Reading: Whole Words and Spelling from Our Experience

I’ve heard comments that learning to read with flashcards is only successful for teaching a child short term word memory recall.  It has also been said that if the child is shown the same words in a different context, for example, in a book or in a different font, he is not able to read it.

This is our experience…

Although Gavin has been learning to read using a variety of mediums, I have always used quite a bit of flashcards with him.  He has been able to recognise the words he has learned in restaurant menus, newspapers, and sign boards.  The only difficulty he has is usually with curly fonts, such as cursive handwriting.  He has also begun to read books on his own.  Words he is unfamiliar with he will either by-pass or make a guess.

Recently, I was using the messenger on Skype.  Gavin came up to me and crawled into my lap as I was typing.  The exchange was completely silent because I have no speaker on my desktop.  Shortly after I typed “I didn’t sleep much last night”, Gavin asked, “Mummy, how come you didn’t sleep much last night?”

Although Gavin can read, I often find that the awareness that he can read often prompts friends and family to test him.  They will ask him to spell a word or read random words that they point to and find that he is unable to comply.  These are the problem with such situations:

  • The ability to read a word is not the same as being able to spell a word.  I believe that this is especially the case when the child has learned to read the word using the whole word method.  That said, Gavin has also recognised words that I spell out to hubby in an attempt to communicate words I do not want Gavin to understand.  It looks like the days of spelling words to avoid Gavin’s understanding is soon coming to an end.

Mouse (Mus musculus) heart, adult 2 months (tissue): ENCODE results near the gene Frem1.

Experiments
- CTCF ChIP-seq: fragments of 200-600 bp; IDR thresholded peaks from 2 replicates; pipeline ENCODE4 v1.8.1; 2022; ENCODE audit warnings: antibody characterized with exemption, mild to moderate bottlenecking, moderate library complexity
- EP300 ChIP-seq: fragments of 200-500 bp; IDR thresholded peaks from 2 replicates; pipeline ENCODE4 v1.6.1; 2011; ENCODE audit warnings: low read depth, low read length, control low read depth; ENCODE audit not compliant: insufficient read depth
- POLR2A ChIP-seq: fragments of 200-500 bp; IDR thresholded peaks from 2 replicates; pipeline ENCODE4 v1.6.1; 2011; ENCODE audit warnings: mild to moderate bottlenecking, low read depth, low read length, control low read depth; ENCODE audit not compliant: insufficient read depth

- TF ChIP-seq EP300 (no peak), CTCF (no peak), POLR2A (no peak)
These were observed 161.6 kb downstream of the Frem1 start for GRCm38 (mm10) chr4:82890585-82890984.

• Being able to read some words does not mean he can read any and every word you point out.  Gavin is learning to read using the whole word method and he is also learning phonics.  Currently, he reads mainly using the whole word method.  Although he knows the sounds of letters using phonics, he isn’t quite able to put a whole word together using phonics alone because he can recognise the starting sounds but not the sounds of letters in the middle of the word.
  • Asking a child if he can read or spell puts him on the spot.  He may choose to comply or he may play dumb simply because he dislikes being tested.  I have seen Gavin pretend that he cannot read words that I know he can read.  I have since learned not to press him when he does so.

Children know a lot more than we give them credit for.  Just because they choose not to answer our questions, or even to answer them incorrectly, does not mean they don’t know or that they do not understand.

Published by Shen-Li

SHEN-LI LEE is the author of “Brainchild: Secrets to Unlocking Your Child’s Potential”. She is also the founder of Figur8.net (a website on parenting, education, child development) and RightBrainChild.com (a website on Right Brain Education, cognitive development, and maximising potentials). In her spare time, she blogs on Forty, Fit & Fed, and Back to Basics.

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